Samui Wining & Dining
Just follow a few simple steps and Thai etiquette is easy to master.

Just follow a few simple steps and Thai etiquette is easy to master.Seen on the ferry to the mainland, a man slumped in a seat, his bare feet propped up on the seat in front of him. And in a restaurant, two drunks yell at the staff for more beer. Meanwhile on a local beach, a woman shows off her new breast implants. They’re all on holiday, and on holiday you can let yourself go a little (or even a lot), right?


It’s a deeply obvious yardstick: if you wouldn’t do it at home, then don’t do it in Thailand. Many visitors and, alas, a number of foreign residents too, don’t bother to think along these lines. Or perhaps they’re relying on the famed tolerance of their hosts. Who knows?


The first rule of Thai etiquette is simply this: follow accepted, universal standards of behaviour. Enough said. The rest is barely any trickier. Here’s a brief guide to etiquette concerning the most important facets of Thai culture.


The Royal Family Always show the greatest respect to members of the Royal Family by doing as all Thais do: make no disrespectful comments about them, either in spoken or written form (think Facebook and other social media); treat any object that carries their image or photograph with respect, especially money, portraits or displays. The same goes for the Thai flag or any symbol that’s associated with the country or the Royal Family. If you’re at the cinema, stand during the royal anthem.


Appearance and Body Language Thais never wear dirty, unkempt clothing, and neither should you. If you’re visiting a bank or government office, look clean and wellpresented.


On the beach, nudity isn’t allowed and neither is going topless if you’re a woman. When leaving the beach, put on casual clothing (and nothing see-through). It’s quite amazing the number of people who blithely visit supermarkets wearing Speedos and bikinis. Don’t be them! If you go around half-naked, Thai people will think you are incredibly vulgar. Not just them. Other westerners will also find it rude, and may well not be so polite about it.


It’s also rude to sit pointing your feet at anyone. So be careful even when sitting on that chair waiting for your number to come up at the bank. Similarly, it’s still good manners to take off your shoes in shops – but all that’s slowly changing so you have to ask the proprietor what they’d prefer you to do. Just follow a few simple steps and Thai etiquette is easy to master.They’ll make it quite clear. Go into someone’s house or a temple and the shoes must always be taken off.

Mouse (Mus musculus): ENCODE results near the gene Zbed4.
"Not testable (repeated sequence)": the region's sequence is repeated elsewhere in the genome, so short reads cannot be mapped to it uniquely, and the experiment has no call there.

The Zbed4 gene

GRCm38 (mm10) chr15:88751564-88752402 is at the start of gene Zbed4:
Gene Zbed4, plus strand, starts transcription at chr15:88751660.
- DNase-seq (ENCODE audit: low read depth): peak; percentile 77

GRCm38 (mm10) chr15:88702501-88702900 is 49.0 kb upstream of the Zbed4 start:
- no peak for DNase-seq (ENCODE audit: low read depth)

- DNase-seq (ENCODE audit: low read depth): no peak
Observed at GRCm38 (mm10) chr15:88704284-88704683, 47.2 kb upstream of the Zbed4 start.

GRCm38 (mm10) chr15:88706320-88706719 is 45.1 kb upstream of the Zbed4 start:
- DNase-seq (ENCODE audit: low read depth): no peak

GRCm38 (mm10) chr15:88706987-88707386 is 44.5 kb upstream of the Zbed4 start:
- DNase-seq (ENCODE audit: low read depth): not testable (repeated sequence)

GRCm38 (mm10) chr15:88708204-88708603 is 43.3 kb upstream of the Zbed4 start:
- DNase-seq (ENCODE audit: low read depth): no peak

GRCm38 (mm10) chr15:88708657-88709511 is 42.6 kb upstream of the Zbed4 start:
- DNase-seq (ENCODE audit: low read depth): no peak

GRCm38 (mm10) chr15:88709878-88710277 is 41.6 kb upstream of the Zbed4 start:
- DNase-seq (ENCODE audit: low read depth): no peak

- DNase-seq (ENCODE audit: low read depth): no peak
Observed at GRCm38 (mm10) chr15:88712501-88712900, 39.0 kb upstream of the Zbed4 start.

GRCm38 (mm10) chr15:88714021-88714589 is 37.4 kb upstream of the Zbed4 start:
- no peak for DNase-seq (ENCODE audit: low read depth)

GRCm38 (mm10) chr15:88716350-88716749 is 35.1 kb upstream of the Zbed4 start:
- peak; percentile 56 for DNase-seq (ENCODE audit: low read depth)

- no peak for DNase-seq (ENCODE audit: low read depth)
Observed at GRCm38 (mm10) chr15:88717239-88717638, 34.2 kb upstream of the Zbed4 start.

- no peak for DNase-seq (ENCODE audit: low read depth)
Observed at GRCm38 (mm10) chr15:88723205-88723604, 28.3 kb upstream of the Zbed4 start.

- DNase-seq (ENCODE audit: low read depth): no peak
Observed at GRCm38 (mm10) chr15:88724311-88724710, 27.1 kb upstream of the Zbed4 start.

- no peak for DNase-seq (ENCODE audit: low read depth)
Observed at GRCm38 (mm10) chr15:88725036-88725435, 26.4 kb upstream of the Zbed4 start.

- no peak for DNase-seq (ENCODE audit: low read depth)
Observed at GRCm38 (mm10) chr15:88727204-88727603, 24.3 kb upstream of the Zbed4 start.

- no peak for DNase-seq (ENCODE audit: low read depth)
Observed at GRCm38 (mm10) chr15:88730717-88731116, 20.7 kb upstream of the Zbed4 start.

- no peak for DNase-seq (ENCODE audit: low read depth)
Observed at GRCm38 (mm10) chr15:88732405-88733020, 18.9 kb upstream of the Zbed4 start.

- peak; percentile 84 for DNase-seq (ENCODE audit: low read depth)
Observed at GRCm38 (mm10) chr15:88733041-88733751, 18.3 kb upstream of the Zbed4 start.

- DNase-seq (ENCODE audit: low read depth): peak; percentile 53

Table Manners

In restaurants, it’s polite to eat with your spoon. The fork is merely used to guide the food onto the spoon. If eating Chinese-style food of any kind, you’ll probably be offered chopsticks. If you don’t know how to use them it’s fine to request a spoon and fork. But whatever you do, don’t point at people using chopsticks.


This pales into insignificance compared to the way you treat the staff. Be friendly to them rather than snapping out your orders. Staff work long hours for little money. Be patient with them, especially if their English isn’t so good. Your tip will go a long way, should you wish to give one. Don’t get familiar with staff – “Darling, you’re looking lovely tonight!” And don’t be loud in restaurants.



The main rule is to dress appropriately for going to a place of worship. That means no shorts or sleeveless tops for either men or women. Try to avoid baring any skin apart from head, face, arms and feet. Most temples have some sort of clothing that they will loan you. Make sure you take your shoes off before going into virtually any temple building. Do not act loudly, impolitely or disrespectfully. In addition, women aren’t allowed to touch monks or vice versa.


All Buddha images are sacred. Don’t therefore have your picture taken in front of one. Neither should you climb over religious statues, even if they are ruined. (By the way, if you export a Buddha statue you’ll need a special licence to clear customs.)


Alas, when in Rome, don’t necessarily do as the Romans do. It has to be said that many Thais and foreign residents do not follow the religious precepts: Buddha images should not be used as trivial decoration; they are for devotional purposes. Drives are being made to ban the use of Buddha images and statues in bars and restaurants and other places where they simply do not belong.



Thai etiquette seamlessly melds with Thai philosophy in the idea of ‘jai yen’, meaning ‘cool heart’. Keeping your heart cool means thinking and behaving in a calm, relaxed fashion. This is what most Thais try to do. Of course, not even they succeed all the time – but the concept is a prized one in Thai culture. Therefore, try your hardest not to lose your temper, shout at people, or even appear irritated. Shout at someone if they’re in danger or are a long way off and you need to attract their attention – but not because you’re getting angry. Even if you’re justified, it’ll just make you look bad in their eyes.


Follow the above precepts and you’ll have a more enjoyable time in Thailand. Your hosts will go to considerable efforts to help you throughout your holiday. Every single one of them will have, alas, seen disrespect in ways both big and small. Try to make their day easier for them, rather than give them a new shock-horror story to go home with. (“Guess what I saw today ...”) They certainly don’t deserve any disrespect.


Dimitri Waring


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